- Smoke detectors are working
- All of the appliances are plugged in
- The inspector has access to everything, i.e. there aren’t boxes blocking the water heater, the garage door opener works, etc
- The filter in the HVAC has been changed recently
- Sinks aren’t leaking underneath
- All of the locks are working properly
- No loose door handles, baseboards, etc.
Tip #5: Get familiar with the things home inspectors look for
Home inspection reports, which document the home inspector’s findings, are thorough and detailed—and (if you get your hands on a copy as the seller) will likely make you feel like your house is falling apart. The reality is many of the things on the report won’t ruffle any feathers—like worn out sink stoppers. The things that you should be prepared to remedy or negotiate on are the big ticket items that pose a safety or health issue or constitute a building code violation.
Review our complete guide on what home inspectors look for, which at a high level includes:
- Signs of water damage
- Issues that threaten the home’s structural integrity
- Damage to the roof
- Problems with the home’s electrical system such as faulty wiring
- Plumbing issues whether it be corroded or leaking pipes
- HVAC age and functionality
Tip #6: Weigh the pros and cons of a pre-inspection
A pre-inspection is a home inspection arranged for by the seller before listing the house for sale.
The pre-inspection allows the seller to fix issues that would come up in the buyer’s inspection at closing, putting them in a position of strength during negotiations.
If you do decide on a pre-inspection, make sure you leave out a copy during open houses so that buyers can see you’ve done your due diligence in finding issues. Also, only do a pre-inspection if you’re willing to fix what an inspector finds, you don’t want to uncover issues only to place them in a buyer’s lap.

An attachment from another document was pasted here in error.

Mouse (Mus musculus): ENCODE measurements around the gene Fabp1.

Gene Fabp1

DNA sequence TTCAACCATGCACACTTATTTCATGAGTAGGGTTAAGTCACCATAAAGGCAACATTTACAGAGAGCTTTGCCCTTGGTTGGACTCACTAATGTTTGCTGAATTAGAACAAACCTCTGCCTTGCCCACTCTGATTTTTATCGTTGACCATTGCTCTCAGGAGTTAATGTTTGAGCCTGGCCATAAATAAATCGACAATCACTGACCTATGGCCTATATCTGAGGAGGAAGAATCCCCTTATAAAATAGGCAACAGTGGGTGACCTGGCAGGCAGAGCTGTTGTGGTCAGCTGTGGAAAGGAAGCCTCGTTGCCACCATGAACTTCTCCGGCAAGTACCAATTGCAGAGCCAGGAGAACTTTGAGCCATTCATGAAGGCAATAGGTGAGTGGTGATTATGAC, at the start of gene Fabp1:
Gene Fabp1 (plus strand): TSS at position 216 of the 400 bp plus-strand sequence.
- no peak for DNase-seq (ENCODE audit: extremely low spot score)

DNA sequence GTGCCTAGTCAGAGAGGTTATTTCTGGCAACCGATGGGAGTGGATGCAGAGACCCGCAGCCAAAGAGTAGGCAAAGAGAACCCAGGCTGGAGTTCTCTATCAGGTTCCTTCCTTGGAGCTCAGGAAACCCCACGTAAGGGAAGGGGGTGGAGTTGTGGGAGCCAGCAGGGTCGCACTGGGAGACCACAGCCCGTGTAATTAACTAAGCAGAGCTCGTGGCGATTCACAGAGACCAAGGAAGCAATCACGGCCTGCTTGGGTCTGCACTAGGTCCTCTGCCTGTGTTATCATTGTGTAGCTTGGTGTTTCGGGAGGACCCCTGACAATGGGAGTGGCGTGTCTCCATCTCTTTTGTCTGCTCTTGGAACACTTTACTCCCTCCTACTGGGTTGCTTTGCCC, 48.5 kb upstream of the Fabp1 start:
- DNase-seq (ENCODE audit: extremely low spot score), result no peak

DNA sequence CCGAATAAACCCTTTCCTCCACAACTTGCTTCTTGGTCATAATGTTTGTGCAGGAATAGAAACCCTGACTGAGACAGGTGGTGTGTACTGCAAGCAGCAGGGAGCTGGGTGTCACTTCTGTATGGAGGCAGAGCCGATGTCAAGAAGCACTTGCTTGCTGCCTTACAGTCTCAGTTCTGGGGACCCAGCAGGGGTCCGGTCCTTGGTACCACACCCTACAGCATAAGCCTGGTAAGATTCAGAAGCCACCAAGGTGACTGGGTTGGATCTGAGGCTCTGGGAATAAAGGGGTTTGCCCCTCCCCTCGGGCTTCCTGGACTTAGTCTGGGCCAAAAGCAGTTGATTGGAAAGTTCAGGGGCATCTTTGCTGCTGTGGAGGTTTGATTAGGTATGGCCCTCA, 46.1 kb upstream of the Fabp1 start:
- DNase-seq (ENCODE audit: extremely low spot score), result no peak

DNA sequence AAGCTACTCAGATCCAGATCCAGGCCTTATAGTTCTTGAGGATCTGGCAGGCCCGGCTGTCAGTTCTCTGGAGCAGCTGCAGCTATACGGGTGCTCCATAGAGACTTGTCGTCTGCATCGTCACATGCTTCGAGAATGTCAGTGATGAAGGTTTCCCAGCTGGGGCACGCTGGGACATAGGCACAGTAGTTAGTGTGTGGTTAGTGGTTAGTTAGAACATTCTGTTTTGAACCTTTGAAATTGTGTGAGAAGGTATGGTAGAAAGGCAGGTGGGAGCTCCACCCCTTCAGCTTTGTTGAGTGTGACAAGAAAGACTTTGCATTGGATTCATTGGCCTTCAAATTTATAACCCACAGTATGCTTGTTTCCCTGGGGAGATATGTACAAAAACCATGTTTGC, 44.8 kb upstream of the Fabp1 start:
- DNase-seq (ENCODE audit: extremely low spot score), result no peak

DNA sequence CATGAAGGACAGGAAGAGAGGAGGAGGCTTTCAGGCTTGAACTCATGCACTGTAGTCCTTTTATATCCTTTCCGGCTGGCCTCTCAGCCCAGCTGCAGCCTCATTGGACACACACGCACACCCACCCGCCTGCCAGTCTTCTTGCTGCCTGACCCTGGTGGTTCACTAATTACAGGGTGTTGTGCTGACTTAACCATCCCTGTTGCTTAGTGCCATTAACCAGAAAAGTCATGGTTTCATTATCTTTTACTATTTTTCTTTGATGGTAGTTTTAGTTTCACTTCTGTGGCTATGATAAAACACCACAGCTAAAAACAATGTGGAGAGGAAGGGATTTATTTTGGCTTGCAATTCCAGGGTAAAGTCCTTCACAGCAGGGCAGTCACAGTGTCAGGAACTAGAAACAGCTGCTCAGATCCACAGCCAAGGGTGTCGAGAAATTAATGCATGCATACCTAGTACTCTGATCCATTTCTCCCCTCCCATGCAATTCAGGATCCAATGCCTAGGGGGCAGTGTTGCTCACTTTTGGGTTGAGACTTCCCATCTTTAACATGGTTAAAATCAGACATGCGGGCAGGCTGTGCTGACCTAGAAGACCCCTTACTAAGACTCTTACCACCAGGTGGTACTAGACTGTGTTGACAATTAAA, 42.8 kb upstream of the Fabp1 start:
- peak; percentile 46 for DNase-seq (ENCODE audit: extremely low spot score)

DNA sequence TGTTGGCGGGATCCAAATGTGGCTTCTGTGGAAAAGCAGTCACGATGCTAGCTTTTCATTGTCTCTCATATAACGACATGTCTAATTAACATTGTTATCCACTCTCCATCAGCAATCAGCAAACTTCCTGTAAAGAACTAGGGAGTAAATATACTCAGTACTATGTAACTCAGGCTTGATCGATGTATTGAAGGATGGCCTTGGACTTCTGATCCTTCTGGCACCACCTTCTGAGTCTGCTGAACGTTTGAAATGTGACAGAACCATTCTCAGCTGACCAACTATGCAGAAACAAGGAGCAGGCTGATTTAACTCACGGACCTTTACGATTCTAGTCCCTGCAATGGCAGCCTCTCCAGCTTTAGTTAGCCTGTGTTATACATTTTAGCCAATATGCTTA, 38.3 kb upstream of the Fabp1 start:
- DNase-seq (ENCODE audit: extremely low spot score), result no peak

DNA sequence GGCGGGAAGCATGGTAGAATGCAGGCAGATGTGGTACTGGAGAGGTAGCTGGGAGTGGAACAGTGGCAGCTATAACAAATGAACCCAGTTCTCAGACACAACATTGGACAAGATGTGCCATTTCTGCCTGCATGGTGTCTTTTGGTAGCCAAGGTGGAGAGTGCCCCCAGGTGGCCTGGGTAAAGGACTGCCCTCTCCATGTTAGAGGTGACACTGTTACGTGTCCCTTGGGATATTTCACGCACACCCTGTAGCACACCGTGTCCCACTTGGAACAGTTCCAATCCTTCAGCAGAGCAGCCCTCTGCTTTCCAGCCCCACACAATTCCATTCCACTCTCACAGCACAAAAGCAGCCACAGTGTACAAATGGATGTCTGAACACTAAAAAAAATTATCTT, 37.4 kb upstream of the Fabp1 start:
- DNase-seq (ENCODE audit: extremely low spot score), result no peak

Tip #7: Where did we put those manuals...
If you have recently had work done on your home, like getting a new roof, make sure to find the certification and leave it out. Have a warranty? Find the paperwork.
This will be helpful for the inspector to know, and will also be an incentive for the buyer, because they will know that they are getting a home that has had updates recently.
This is important to a lot of buyers because this could be one less expense to account for after they move in.
Tip #8: This should go without saying but...leave
Although it may seem strange to leave your home with the inspector and the buyer, it is important that you – as the seller – are not present during the buyer’s inspection.
The inspector will not feel comfortable pointing out potential defects if you are there for fear of upsetting you, and the buyer will likely not want to ask as many questions for the same reason.
Make sure to bring pets with you! This is not only a liability issue, it’s also kind to your pet. If you can’t bring pets with you, make sure to kennel them to let the inspector do their job without distraction.
Plan to stay away for at least three to four hours. Your agent or the home inspector will let you know when they are done.
Either Way, Being Prepared Helps
No matter if you’re following these home inspection tips for sellers to entice buyers in a buyer’s market – or just maximizing your value in a sellers market – these are just decent things to do.
There is something to be said about the pride of homeownership, and part of that is having a smooth transaction where you’re conscious of and courteous to the next owner of your home.